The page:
Category Archives: Middle East

Summary of the presentation on….

Iran’s Shia Expansionism in the Greater

Middle East

By Dr. Eliot Assoudeh

Since the 1979 revolution, Iran has been a political riddle. Its charismatic leader, Ayatollah Rouhollah Khomeini – rejecting liberal democracy, communism, and theocracy alike – introduced the Islamic Republic as a ‘third way.’ The populist, authoritarian regime marked the departure of mass politics in modern Iran; not only unnerving both East and West with challenges to international norms, but unsettling regional neighbors with the export of its revolutionary ideology.

As with right-wing revolutionary movements of the 20th century, the Islamic Revolution ran counter to the legacy of the French Revolution and modernity; yet in a reactionary way it was revolutionary and modern, developing into a complex Shia nationalism that diverges from traditional interpretations of Islam and resetting the political stage. The Islamic Republic is guided by a political religion that holds various myths (Islamic justice, sacralization of politics, anti-imperialism, and rule of the jurist), which constitute its canon (the Imam’s Path) along with a charismatic leader (Ayatollah Khomeini), a messenger (Shia-Iranians), and sacred texts (Khomeini’s writings).

According to Ayatollah Khamenei, the current and second Supreme Leader, there are five goals of the Islamic Revolution aimed toward Shia cultural and geographical expansion: the revolution, the formation of the Islamic system, the Islamic state, the Islamic nation, and Islamic civilization. Stemming from Manichean philosophy, revolutionary elites of Iran generally believe there are only two political parties: the Party of God and the Party of Satan. With this in mind, the Islamic Republic’s initiation of the international movement of Hezbollah (which means Party of God), with its headquarter in Tehran, takes on new meaning.

To establish ideological and cultural strengths to fuel post-revolution expansion, the Islamic Revolutionary Guards Corps (IRGC) established the “Office of Liberation Movements” to support oppressed Shia minority groups. Lebanese Hezbollah was the first militia group Tehran established in the wake of the 1982 Israeli invasion of Lebanon. The rise of a Shia government to power in Iraq after the US-led toppling of Saddam Hussein in 2003 resulted in a Shia awakening across the region. Iran’s support for Shia militias in Iraq strengthened after the US surge in 2006, and again following the outbreak of Syrian civil war.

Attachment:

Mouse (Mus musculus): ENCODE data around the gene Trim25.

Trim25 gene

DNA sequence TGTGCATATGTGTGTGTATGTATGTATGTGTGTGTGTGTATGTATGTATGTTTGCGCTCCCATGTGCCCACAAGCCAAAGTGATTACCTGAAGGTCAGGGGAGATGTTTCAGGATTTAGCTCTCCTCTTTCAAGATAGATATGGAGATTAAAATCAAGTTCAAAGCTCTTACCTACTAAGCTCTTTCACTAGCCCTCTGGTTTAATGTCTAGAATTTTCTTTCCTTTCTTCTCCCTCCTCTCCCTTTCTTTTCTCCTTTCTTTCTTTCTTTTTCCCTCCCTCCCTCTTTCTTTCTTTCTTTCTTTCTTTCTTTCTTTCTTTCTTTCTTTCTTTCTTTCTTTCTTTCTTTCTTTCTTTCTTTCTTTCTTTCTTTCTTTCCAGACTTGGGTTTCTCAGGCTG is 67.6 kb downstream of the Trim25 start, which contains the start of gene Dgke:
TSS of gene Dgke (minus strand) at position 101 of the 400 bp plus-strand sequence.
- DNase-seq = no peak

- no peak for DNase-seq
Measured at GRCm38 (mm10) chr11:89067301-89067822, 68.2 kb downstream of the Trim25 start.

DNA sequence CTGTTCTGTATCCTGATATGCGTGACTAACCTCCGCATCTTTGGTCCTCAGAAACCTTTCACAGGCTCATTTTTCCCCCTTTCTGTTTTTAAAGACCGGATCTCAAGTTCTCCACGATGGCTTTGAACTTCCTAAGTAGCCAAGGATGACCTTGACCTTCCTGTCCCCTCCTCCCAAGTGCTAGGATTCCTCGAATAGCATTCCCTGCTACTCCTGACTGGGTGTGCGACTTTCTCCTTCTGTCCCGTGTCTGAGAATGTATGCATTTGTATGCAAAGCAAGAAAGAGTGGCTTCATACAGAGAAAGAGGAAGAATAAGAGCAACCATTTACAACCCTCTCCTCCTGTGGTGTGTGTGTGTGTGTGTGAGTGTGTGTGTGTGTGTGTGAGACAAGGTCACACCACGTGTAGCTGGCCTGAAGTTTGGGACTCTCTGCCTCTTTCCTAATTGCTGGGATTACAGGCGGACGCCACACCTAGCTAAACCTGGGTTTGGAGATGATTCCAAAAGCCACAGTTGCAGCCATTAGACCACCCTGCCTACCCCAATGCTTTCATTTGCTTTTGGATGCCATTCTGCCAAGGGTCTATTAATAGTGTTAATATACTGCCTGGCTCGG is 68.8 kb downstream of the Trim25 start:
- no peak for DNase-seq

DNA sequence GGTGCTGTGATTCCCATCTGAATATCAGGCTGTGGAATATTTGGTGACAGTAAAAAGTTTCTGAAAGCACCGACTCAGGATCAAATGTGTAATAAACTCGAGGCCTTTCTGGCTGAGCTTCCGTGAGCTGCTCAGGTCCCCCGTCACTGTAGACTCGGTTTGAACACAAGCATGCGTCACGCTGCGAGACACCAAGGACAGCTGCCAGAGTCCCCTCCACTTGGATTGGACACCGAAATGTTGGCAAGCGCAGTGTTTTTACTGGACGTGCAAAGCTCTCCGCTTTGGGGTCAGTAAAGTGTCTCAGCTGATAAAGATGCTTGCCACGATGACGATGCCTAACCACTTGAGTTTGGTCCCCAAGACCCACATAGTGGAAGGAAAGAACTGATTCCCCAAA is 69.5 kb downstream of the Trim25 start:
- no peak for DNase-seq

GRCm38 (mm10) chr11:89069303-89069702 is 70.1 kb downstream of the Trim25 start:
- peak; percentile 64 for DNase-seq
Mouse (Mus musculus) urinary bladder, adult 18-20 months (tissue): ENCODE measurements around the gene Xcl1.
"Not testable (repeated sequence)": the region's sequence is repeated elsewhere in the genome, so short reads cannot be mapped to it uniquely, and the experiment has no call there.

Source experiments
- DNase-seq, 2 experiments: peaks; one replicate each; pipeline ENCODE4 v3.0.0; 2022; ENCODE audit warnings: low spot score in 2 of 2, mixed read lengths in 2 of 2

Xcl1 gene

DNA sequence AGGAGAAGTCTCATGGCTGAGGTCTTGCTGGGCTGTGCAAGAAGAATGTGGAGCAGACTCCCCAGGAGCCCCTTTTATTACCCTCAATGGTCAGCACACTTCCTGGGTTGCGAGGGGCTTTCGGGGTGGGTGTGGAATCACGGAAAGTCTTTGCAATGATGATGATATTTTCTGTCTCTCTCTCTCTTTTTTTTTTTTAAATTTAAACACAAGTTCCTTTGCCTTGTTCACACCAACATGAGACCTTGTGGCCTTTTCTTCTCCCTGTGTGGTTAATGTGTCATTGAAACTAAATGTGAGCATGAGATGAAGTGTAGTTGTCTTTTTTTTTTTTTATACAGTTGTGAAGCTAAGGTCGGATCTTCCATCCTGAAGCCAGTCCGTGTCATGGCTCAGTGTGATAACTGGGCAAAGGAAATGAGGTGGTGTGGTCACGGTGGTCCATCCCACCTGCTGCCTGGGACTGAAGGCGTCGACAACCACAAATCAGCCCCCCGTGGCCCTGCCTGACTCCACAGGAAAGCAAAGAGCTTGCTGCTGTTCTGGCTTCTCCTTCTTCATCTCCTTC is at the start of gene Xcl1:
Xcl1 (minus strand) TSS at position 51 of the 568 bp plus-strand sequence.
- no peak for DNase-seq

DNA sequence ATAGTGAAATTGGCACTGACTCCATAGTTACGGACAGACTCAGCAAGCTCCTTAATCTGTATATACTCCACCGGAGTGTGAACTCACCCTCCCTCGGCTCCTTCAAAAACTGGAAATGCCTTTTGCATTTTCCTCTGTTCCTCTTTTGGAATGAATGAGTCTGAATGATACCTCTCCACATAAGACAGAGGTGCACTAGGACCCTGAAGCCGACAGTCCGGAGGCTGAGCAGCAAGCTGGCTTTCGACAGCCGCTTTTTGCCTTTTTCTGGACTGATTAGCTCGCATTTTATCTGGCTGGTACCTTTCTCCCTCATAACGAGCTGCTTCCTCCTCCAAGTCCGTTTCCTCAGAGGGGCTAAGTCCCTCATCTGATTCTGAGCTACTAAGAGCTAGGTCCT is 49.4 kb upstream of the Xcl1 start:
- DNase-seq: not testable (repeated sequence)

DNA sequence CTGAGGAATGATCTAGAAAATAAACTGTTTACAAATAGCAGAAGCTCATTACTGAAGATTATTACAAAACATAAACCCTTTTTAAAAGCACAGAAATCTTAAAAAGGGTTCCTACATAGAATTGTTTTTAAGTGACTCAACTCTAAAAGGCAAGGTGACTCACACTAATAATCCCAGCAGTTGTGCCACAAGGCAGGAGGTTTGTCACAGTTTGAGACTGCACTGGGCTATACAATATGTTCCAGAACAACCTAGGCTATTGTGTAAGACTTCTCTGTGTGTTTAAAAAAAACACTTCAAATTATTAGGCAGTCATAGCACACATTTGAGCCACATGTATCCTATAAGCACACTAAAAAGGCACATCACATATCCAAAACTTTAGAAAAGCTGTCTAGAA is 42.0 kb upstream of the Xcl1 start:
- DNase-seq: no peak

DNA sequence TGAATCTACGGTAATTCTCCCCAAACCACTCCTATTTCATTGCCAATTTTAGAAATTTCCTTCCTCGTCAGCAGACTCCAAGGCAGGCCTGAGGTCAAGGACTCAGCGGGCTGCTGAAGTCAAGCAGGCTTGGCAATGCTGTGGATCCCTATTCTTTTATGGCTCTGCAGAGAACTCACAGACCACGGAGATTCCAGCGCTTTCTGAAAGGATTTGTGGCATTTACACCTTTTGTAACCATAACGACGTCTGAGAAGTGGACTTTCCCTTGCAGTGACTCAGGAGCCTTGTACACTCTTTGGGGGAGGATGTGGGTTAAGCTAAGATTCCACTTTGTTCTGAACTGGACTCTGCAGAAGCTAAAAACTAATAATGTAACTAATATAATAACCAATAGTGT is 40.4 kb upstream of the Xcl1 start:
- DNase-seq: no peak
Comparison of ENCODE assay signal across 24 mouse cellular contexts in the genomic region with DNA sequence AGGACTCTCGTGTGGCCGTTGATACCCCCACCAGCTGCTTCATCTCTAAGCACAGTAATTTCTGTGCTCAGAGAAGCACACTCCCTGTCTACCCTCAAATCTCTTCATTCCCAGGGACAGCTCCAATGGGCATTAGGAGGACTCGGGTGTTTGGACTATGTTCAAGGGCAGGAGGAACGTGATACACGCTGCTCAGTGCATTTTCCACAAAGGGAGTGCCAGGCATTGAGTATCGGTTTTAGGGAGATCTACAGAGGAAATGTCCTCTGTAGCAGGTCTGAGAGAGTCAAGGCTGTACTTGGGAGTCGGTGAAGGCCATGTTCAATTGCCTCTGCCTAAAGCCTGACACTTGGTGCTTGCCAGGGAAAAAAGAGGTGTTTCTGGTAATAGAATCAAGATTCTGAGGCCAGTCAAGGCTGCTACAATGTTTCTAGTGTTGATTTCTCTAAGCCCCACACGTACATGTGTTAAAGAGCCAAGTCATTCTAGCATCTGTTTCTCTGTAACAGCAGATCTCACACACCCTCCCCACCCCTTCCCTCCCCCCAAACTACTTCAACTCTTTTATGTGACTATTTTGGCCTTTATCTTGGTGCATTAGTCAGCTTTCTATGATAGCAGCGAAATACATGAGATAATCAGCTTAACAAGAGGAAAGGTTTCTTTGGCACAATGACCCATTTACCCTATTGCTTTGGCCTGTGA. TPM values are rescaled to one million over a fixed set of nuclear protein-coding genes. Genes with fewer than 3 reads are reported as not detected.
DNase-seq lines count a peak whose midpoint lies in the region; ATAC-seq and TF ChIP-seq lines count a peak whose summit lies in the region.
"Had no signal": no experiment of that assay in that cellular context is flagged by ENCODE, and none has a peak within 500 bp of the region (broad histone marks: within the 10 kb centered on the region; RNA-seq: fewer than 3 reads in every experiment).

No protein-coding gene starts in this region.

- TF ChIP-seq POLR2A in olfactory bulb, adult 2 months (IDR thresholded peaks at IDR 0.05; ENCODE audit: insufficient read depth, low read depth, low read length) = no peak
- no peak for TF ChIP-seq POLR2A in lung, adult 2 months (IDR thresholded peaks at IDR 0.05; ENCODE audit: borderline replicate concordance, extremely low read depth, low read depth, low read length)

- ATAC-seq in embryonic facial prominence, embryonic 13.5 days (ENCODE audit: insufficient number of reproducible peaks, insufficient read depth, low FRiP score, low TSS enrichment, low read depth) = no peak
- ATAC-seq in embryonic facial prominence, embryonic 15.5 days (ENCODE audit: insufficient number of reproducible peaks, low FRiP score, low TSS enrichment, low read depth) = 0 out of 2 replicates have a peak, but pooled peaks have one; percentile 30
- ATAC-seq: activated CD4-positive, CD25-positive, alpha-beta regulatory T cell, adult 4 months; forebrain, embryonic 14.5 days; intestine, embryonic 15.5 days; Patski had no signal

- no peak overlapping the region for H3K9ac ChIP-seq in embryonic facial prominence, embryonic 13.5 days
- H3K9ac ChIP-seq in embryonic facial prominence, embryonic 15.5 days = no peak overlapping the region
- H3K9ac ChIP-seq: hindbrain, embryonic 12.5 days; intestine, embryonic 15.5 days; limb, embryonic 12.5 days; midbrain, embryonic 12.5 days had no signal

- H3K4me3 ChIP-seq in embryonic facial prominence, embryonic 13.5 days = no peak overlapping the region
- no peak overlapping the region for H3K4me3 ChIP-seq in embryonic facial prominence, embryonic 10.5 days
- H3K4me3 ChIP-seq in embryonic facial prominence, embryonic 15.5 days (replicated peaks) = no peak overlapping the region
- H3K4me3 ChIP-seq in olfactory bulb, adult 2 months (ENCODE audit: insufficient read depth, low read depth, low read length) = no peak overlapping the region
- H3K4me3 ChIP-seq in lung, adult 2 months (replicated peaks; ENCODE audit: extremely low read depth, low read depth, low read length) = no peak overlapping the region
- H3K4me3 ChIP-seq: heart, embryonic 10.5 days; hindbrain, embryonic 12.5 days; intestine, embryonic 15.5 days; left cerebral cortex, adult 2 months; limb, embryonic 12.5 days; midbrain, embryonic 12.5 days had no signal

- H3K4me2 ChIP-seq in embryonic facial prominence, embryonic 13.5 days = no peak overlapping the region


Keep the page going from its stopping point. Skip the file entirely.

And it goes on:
Iranian elites identify Syria as a new front for opposition to the US-led West. The IRGC recruits Shia fighters for Syria from Hezbollah branches in Afghanistan and Pakistan, rewarding mercenaries with Iranian citizenship and social welfare. Mullahs also work to redefine Syrian demographics, repopulating formerly Sunni-dominated lands with Shia settlers. In 2015, Tehran added Yemen to its sights, an area hardliners believe is crucial to the return of the Mahdi—the Shia savior.

Identifying new Islamic civilization as the final product of the revolution, Khamenei emphasizes that the Shia-Iranian way of life is an epilogue to it, centered on a culture of sacrifice, martyrdom and loyalty to rule of the jurist. To achieve this goal, the regime has developed discourse centered on increasing awareness of Islamic principle, and confronting hegemonic forces that may arise to contend with the plan.

Iran’s clearly expansionist ambitions gave rise to sectarian violence and tit-for-tat Islamism between Shia militias and their Sunni rivals – Wahhabis and Salafists. As Secretary of Defense James Mattis has emphasized, unless its containment is given greater priority in our foreign policy, the Islamic Republic remains a major impediment to long-term stability for the Middle East.

Iranian-born Eliot Assoudeh was born in Iran and recently completed his PhD degree from the University of Nevada-Reno.

The link to Dr. Assoudeh’s presentation is below:

NSF_CultEng_May 2017 (Final)

Please join us for this timely presentation on….





Dr. Eliot Assoudeh

The Ramada, Thursday, June 29, 2017, 9:00 a.m.